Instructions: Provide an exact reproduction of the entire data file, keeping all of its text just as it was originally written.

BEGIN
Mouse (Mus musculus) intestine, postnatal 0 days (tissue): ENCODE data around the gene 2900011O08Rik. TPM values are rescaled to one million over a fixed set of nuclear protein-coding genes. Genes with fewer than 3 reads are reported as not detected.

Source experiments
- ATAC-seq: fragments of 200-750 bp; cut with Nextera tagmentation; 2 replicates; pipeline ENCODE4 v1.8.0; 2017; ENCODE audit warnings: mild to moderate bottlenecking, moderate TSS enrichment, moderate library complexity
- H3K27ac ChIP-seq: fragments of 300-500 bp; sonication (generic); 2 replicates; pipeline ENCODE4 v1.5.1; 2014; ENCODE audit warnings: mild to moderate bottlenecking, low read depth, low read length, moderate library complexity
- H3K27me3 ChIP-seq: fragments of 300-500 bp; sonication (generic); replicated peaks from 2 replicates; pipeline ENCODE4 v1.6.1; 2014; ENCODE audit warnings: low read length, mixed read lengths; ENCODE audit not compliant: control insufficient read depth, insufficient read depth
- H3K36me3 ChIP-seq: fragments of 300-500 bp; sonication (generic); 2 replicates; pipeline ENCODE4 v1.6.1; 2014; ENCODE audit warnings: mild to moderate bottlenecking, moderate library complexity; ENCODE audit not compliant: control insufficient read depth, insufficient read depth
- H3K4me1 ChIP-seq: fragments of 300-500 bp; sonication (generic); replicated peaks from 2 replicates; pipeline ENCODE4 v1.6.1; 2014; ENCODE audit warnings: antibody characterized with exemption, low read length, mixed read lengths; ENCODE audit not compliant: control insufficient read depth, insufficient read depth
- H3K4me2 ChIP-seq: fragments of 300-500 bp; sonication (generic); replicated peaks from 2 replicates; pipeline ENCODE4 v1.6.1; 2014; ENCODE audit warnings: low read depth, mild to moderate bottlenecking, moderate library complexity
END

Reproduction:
Mouse (Mus musculus) intestine, postnatal 0 days (tissue): ENCODE data around the gene 2900011O08Rik. TPM values are rescaled to one million over a fixed set of nuclear protein-coding genes. Genes with fewer than 3 reads are reported as not detected.

Source experiments
- ATAC-seq: fragments of 200-750 bp; cut with Nextera tagmentation; 2 replicates; pipeline ENCODE4 v1.8.0; 2017; ENCODE audit warnings: mild to moderate bottlenecking, moderate TSS enrichment, moderate library complexity
- H3K27ac ChIP-seq: fragments of 300-500 bp; sonication (generic); 2 replicates; pipeline ENCODE4 v1.5.1; 2014; ENCODE audit warnings: mild to moderate bottlenecking, low read depth, low read length, moderate library complexity
- H3K27me3 ChIP-seq: fragments of 300-500 bp; sonication (generic); replicated peaks from 2 replicates; pipeline ENCODE4 v1.6.1; 2014; ENCODE audit warnings: low read length, mixed read lengths; ENCODE audit not compliant: control insufficient read depth, insufficient read depth
- H3K36me3 ChIP-seq: fragments of 300-500 bp; sonication (generic); 2 replicates; pipeline ENCODE4 v1.6.1; 2014; ENCODE audit warnings: mild to moderate bottlenecking, moderate library complexity; ENCODE audit not compliant: control insufficient read depth, insufficient read depth
- H3K4me1 ChIP-seq: fragments of 300-500 bp; sonication (generic); replicated peaks from 2 replicates; pipeline ENCODE4 v1.6.1; 2014; ENCODE audit warnings: antibody characterized with exemption, low read length, mixed read lengths; ENCODE audit not compliant: control insufficient read depth, insufficient read depth
- H3K4me2 ChIP-seq: fragments of 300-500 bp; sonication (generic); replicated peaks from 2 replicates; pipeline ENCODE4 v1.6.1; 2014; ENCODE audit warnings: low read depth, mild to moderate bottlenecking, moderate library complexity